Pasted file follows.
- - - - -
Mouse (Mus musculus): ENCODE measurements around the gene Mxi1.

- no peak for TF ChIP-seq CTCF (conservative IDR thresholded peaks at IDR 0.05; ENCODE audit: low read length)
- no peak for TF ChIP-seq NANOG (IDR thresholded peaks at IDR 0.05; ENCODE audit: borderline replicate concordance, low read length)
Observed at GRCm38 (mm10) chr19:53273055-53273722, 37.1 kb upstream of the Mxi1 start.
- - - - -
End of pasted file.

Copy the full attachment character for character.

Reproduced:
Mouse (Mus musculus): ENCODE measurements around the gene Mxi1.

- no peak for TF ChIP-seq CTCF (conservative IDR thresholded peaks at IDR 0.05; ENCODE audit: low read length)
- no peak for TF ChIP-seq NANOG (IDR thresholded peaks at IDR 0.05; ENCODE audit: borderline replicate concordance, low read length)
Observed at GRCm38 (mm10) chr19:53273055-53273722, 37.1 kb upstream of the Mxi1 start.